What Really Harms Your Credit?
Published July 12, 2019
By Jordan Ottaway
We’ve talked a lot about credit on the blog. From credit repair scams to how you can take steps to fix your credit score on your own. This one is going to be a little different. Did you know that there are ways you could be hurting your credit and not even know it?
Here are a few things that you might be doing that could bring your credit score down.
This might seem weird, but if you’ve paid off a credit card, hold onto it. Canceling that card can hurt your score in two ways: It reduces your total credit amount, which can raise your credit utilization ratio. It can also shorten the age of your credit history since 15% of your score is dedicated to the length of your credit’s history.
Closing older credit cards, especially ones that you’ve had for many years makes your credit history seem shorter. Even if you don't actively use the card, if there's no annual fee, keep the card open because you have nothing to lose.
A mix of different types of credit is 10 percent of your overall score. When you have only one type of credit account, either loans or credit cards, your credit score could be affected. Usually, this comes into play when you have very little additional credit information in your credit history. When looking to raise your credit score consider the types of credit you have. Is there a diversity of credit, for example auto loans, personal loans, lines of credit or credit cards, or is it mostly one type of credit?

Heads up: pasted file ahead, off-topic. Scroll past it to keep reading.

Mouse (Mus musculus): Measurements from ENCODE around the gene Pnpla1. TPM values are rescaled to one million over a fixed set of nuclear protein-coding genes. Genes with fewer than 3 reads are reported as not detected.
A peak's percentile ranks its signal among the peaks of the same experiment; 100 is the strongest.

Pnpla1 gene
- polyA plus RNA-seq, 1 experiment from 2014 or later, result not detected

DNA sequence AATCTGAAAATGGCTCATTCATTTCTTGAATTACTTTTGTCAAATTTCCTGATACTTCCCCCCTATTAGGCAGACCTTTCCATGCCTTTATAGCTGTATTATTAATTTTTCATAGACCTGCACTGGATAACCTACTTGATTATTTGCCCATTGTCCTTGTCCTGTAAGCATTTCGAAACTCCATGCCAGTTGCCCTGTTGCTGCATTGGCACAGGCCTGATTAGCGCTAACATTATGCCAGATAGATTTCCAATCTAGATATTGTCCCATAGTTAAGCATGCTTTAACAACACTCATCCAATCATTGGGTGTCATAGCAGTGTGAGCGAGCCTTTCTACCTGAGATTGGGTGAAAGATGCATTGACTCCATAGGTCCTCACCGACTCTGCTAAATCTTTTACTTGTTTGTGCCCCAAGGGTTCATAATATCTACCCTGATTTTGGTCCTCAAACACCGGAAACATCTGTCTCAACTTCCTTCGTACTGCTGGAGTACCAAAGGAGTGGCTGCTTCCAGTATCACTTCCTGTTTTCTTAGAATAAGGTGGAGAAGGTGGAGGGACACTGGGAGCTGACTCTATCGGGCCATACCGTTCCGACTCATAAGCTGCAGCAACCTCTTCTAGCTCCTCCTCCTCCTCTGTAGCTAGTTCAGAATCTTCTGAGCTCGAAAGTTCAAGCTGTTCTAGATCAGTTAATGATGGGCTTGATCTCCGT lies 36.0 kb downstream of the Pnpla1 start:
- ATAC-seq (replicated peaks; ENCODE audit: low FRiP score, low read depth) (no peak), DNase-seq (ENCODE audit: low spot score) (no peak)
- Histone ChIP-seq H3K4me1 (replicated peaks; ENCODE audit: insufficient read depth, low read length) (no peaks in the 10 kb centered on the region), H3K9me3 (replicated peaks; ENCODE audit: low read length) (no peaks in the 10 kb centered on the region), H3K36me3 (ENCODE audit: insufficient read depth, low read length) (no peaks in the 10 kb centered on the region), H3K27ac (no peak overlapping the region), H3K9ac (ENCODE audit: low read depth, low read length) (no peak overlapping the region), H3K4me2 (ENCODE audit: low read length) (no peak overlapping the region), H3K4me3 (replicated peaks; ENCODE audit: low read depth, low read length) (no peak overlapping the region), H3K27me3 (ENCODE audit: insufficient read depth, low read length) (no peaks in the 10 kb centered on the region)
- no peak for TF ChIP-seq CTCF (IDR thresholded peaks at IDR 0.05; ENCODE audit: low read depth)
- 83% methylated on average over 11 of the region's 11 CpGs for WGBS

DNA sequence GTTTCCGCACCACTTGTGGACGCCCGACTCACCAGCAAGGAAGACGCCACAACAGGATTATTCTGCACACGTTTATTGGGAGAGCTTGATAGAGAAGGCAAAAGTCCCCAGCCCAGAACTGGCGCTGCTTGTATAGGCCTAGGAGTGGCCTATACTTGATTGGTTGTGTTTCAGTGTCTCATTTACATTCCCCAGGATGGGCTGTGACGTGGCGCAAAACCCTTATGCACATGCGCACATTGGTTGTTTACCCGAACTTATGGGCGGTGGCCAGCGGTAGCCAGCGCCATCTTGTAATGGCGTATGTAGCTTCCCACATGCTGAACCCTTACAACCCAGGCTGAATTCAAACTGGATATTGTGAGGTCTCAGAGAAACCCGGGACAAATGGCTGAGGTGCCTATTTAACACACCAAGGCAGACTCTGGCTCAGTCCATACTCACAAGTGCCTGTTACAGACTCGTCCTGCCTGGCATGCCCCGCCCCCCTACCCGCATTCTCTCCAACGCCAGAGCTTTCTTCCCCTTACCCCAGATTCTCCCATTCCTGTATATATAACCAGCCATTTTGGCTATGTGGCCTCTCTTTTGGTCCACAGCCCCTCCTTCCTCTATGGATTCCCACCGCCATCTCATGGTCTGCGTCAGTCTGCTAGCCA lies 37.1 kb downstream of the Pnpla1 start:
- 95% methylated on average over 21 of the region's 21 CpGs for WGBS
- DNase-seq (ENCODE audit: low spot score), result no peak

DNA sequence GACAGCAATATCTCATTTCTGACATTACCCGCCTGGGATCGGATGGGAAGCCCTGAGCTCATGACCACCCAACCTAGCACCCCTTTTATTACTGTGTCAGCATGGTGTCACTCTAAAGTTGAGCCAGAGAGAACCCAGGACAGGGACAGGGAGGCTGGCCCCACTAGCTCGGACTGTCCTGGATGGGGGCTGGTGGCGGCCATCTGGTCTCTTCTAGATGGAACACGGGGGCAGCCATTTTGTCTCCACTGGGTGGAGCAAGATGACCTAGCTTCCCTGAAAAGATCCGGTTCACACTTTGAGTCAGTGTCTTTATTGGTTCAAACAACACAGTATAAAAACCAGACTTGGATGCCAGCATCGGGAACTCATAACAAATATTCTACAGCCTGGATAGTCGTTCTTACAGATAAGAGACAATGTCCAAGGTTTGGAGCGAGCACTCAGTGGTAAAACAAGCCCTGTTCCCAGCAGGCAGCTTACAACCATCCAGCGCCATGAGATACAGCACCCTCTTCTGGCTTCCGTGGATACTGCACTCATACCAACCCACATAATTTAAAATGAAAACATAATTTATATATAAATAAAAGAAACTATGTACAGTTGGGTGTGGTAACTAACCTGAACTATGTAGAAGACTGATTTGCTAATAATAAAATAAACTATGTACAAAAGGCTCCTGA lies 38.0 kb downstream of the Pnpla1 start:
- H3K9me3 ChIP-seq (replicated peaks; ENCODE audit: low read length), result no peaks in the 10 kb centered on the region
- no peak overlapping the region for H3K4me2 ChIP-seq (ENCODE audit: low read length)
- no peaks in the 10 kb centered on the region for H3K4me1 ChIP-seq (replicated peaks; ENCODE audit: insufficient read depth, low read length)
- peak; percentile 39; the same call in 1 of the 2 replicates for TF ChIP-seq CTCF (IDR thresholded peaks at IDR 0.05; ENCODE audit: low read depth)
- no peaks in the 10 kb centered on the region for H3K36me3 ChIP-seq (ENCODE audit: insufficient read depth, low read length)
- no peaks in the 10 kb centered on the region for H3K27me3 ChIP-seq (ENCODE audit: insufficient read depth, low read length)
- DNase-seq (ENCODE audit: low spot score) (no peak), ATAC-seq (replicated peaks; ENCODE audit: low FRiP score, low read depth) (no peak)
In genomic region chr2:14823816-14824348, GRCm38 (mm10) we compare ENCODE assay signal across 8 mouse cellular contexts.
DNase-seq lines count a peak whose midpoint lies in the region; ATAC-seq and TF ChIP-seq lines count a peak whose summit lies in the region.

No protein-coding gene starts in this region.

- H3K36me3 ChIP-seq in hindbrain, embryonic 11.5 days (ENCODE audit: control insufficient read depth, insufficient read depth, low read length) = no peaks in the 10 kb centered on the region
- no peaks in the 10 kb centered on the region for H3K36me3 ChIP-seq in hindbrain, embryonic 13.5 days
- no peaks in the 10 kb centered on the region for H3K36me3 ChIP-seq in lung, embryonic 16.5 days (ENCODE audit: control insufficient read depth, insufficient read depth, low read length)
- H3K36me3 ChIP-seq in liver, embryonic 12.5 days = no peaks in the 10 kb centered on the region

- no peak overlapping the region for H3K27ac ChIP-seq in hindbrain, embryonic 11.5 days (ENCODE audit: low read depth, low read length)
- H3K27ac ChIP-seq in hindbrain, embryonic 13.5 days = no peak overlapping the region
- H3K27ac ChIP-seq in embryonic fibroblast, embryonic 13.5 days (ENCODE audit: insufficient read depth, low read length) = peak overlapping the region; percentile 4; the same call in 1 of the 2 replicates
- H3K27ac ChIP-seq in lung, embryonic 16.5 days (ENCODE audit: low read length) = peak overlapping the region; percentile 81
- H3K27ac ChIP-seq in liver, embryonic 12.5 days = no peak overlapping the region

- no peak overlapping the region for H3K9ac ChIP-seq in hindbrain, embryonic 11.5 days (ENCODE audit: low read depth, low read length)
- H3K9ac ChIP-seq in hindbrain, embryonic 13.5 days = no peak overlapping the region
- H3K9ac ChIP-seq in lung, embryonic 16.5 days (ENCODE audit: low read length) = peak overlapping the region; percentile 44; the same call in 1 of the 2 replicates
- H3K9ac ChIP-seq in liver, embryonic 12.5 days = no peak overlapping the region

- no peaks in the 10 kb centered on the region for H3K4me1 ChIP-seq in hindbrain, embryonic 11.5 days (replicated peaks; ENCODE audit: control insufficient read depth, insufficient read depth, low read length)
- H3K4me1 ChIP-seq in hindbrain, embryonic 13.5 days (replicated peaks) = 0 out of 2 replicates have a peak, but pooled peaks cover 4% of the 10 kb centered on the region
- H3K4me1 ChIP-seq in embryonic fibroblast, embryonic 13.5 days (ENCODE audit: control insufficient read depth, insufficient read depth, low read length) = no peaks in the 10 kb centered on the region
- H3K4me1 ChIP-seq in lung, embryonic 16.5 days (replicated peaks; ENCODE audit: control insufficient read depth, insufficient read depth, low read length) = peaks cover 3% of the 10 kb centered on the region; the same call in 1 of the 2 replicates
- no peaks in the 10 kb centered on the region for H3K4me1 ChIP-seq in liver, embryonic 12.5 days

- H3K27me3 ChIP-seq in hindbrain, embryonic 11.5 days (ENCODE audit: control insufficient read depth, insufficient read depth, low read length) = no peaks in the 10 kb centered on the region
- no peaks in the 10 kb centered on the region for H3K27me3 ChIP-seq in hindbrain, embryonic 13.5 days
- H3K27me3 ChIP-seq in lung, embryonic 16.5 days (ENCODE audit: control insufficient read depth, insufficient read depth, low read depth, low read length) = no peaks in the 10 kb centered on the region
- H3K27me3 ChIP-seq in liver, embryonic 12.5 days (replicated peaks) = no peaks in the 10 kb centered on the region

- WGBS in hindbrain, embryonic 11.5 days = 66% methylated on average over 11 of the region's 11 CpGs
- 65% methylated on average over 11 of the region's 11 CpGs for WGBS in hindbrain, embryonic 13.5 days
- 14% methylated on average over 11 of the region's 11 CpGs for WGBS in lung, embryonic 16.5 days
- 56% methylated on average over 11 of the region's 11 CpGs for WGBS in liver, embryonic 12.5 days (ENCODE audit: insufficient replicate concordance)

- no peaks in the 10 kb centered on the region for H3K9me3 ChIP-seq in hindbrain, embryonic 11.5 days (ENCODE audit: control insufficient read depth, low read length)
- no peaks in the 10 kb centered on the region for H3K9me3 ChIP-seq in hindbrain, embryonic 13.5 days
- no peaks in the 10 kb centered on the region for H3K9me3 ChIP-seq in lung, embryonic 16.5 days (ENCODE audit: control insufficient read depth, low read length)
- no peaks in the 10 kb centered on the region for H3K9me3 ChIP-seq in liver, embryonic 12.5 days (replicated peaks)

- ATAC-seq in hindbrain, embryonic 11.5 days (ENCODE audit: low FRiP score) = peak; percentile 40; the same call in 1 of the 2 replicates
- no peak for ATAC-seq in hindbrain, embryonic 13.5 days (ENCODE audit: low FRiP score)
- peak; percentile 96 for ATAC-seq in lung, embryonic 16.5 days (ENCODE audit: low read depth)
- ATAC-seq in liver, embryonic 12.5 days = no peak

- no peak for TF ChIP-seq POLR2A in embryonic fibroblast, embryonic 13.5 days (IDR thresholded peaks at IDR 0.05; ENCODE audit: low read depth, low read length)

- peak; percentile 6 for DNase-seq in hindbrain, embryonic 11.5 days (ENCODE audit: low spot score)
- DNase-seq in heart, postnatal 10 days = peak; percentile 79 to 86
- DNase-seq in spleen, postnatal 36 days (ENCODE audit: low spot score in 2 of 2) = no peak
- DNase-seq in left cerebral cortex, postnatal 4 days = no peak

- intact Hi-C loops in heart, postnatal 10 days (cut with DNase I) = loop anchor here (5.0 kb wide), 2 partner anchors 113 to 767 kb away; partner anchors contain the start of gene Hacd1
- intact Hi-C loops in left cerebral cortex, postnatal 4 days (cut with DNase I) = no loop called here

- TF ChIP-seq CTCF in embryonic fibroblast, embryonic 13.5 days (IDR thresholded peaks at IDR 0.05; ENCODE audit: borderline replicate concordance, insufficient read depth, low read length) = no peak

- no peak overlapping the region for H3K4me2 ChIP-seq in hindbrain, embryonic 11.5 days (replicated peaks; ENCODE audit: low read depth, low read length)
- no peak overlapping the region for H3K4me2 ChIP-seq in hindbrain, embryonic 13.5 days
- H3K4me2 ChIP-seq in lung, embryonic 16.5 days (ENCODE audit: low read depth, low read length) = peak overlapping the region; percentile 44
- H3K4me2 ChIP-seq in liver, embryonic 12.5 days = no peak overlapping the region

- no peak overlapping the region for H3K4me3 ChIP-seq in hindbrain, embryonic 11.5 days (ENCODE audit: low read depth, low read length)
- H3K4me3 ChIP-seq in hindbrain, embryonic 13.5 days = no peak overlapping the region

Whenever you co-sign with your good credit to help family or friends with less-than-perfect credit, you take on the responsibility of their debt. If they can’t pay, you’ll have to — or your good credit will suffer the consequences.
Sometimes this situation can’t be avoided, but it’s always good to know what you’re getting into as a co-signer when you help someone secure a loan.
Don’t ignore your credit report. You can get free credit report every year from annualcreditreport.com. Use that access to monitor for potential errors that could end up hurting your credit score. If you see something that doesn’t look right or add up, especially if it’s something you didn’t do, work to get it fixed so your credit score doesn’t suffer at the hands of someone else’s actions.
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